As Speaker, I will restore the many years of eroded trust in Parliament
Meg Hillier MP praises Speaker John Bercow for making Parliament "more welcoming and accessible", but writes as his successor, she would restore the broken trust and challenge the bullying behaviour in Parliament.
The public has been left bewildered and frustrated at goings-on in Westminster in recent months. A new Speaker has a big job to restore trust in Parliament.
As I write, the relationship between Parliament and the Executive has been contested in the Supreme Court, a sign of the tension at the heart of our system.
There has been a steady erosion of trust in Parliament over many years but I get the sense that the past three years have made things worse. And yet Parliament is our greatest institution, embodying our ancient liberties and modern democracy, and should be held in as much esteem as the NHS.
One of the main priorities for the new Speaker should be to repair the reputational damage to Parliament, with the same boldness and scale as we are repairing the physical fabric of the buildings. As Speaker, I will accentuate the role of Parliament as the chief means of scrutinising the Government and holding the Queen’s Ministers to account for their decisions. We are judged on Twitter but too little recognition is given to long, hard work on committees and I will champion and highlight the hard work of colleagues on the select committee corridor.
Of course, as chair of Parliament’s most senior select committee, the Public Accounts Committee, I have seen how important it is to shine a light into dark corners of powerful institutions. Our select committee system is a powerful democratic tool, not just challenging the powerful, but changing behaviours. We have exposed waste, inefficiency and foolishness, on behalf of our citizens. I will protect and enhance this scrutiny role, not just through select committees, but through urgent questions, departmental questions, and by extending Prime Minister’s Questions (PMQs) to a full hour once a week to allow backbenchers to represent their constituents.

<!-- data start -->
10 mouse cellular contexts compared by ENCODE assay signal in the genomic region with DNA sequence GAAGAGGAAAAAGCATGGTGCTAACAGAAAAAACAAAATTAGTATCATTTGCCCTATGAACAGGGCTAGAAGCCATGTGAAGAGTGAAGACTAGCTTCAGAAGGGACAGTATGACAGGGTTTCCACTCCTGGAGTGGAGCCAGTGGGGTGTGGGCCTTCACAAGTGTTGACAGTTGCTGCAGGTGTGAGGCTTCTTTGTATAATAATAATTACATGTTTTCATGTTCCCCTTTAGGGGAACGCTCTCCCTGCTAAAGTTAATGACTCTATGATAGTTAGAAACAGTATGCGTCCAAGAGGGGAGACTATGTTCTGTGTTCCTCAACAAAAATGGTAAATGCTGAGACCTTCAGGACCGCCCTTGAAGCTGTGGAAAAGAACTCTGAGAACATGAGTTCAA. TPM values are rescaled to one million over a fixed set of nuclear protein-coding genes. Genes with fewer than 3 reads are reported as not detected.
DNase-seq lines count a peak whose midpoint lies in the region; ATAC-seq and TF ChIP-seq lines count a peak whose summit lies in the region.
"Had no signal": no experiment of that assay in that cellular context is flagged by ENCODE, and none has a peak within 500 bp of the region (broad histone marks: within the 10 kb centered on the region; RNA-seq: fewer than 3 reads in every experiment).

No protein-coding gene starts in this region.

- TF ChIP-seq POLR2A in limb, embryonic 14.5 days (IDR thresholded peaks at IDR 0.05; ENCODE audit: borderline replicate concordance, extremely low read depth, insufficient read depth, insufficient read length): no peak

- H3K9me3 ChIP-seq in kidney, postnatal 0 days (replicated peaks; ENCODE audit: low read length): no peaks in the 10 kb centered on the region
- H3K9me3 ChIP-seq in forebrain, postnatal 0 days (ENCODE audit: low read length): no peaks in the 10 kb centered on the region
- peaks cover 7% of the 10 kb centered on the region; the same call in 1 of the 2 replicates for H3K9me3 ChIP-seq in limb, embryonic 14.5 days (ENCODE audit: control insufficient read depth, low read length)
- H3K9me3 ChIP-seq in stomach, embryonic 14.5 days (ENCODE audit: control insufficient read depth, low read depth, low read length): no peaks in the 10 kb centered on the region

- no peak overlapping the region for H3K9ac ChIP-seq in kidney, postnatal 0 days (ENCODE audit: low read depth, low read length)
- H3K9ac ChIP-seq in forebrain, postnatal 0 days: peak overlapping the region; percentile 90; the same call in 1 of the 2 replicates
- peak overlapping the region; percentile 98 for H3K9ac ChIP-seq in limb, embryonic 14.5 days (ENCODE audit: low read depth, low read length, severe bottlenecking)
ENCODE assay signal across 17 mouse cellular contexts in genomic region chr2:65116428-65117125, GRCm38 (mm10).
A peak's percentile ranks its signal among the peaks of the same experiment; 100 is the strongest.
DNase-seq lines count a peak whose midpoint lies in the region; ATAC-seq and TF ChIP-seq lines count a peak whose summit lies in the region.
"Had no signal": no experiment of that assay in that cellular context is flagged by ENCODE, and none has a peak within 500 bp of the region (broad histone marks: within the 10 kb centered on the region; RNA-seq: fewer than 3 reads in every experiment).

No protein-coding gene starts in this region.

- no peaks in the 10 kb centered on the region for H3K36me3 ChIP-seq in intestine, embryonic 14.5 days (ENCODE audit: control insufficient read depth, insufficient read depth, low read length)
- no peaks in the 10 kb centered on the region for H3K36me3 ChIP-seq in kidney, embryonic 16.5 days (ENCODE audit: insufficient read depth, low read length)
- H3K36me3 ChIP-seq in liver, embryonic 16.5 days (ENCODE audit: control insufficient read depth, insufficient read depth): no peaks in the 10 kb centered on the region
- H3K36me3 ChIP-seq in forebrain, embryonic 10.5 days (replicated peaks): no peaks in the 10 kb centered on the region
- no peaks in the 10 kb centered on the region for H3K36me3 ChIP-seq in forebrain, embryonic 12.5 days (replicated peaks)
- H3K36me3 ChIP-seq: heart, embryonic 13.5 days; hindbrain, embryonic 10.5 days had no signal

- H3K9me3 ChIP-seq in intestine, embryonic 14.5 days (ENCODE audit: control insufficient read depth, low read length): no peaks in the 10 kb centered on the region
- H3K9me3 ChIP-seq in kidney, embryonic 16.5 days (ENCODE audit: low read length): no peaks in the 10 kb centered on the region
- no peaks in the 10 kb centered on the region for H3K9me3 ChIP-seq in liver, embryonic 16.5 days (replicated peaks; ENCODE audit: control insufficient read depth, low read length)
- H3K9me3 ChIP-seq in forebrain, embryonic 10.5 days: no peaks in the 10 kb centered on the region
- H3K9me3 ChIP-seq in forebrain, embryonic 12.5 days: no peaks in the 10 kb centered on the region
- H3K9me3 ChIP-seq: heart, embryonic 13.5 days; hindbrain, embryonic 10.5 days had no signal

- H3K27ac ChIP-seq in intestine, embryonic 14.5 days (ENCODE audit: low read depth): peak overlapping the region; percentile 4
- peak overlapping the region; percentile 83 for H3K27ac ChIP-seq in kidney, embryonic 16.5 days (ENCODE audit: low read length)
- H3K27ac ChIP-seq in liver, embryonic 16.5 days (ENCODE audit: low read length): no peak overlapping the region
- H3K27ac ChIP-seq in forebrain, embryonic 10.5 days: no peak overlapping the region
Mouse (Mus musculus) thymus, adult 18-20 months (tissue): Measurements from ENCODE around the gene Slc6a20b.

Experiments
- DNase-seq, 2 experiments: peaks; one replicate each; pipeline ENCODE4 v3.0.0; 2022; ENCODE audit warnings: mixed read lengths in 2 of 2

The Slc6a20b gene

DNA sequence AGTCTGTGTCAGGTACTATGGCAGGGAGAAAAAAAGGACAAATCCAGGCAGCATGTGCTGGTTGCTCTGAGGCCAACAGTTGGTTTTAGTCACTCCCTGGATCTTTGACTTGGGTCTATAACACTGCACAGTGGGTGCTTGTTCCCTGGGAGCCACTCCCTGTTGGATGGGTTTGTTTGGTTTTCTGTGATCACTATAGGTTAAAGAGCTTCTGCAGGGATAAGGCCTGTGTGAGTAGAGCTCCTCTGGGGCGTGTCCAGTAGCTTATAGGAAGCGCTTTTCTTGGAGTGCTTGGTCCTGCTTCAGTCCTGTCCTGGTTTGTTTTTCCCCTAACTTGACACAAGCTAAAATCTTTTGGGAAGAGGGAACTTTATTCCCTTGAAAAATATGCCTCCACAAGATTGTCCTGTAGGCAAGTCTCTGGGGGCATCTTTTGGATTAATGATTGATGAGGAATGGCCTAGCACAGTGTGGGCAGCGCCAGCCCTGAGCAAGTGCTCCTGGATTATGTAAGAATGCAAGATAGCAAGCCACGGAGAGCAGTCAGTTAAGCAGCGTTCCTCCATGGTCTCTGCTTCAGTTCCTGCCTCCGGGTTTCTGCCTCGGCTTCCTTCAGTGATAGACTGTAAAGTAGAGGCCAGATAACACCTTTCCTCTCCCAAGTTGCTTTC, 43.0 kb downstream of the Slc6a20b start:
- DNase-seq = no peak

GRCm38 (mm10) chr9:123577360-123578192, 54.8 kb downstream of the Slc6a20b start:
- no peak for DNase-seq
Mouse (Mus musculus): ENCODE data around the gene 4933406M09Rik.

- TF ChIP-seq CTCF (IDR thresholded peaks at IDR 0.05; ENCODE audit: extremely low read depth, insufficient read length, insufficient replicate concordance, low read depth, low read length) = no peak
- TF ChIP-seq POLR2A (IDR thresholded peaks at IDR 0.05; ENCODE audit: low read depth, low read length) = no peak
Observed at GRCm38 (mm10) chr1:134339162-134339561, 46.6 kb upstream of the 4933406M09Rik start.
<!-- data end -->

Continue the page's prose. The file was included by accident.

I have served on the frontbench and on the backbench, and as Speaker I will ensure that all voices are heard, and all Members get their say, especially new members and backbenchers. As the first minister to have a formal maternity cover I know there is still more to do to support parents – staff and members. One way we reconnect the public and Parliament is by showcasing the diligence and dogged determinism of Members, taking up great causes and representing individual constituents.
As the chair of the spending watchdog, I have seen how government projects can spiral out of control. As we embark on the eye-wateringly expensive refurbishment of Parliament, we must keep costs under control. As Speaker, I will endeavour to bring the public on our journey, being open about what we’re doing and why, and honest if things go wrong. It’s their money we’re spending, after all.
I want to praise Speaker Bercow for making Parliament more welcoming and accessible, and as his successor I want to carry on that work. The Speaker’s Rooms must be available for receptions, visits and events. We need to ensure that school pupils continue to benefit from the excellent work of the education centre. The Speaker’s Parliamentary Placement Scheme has been a great success in getting people into work in Parliament who do not have family here, or who belong to existing networks. As speaker, I will expand the scheme beyond the current 13 places and watch to ensure that it is true to its original purpose of providing access to young people who would otherwise not be working in Parliament.
I was thrilled when Betty Boothroyd became the first woman Speaker in 1992. We should all be encouraged that three women are standing to be Speaker this time around. It shows that the glacially slow progress towards equality is worth the fight.
Lastly, it is up to all of us to challenge bullying and harassment in Parliament. I will lead the effort to ensure a zero-tolerance environment. Not only should Parliament be a safe place to work, it should also be an enjoyable, stimulating, rewarding place to work. We need to be an exemplar and we still lag too far behind best practice. Everyone should feel a sense of joy about working in Parliament. And for MPs, when the work is done and retirement beckons (whether planned or forced upon us by the electorate) there should be a soft landing with advice, support and counselling, not just a plastic packing crate.
Meg Hillier is Labour and Co-operative MP for Hackney South and Shoreditch.
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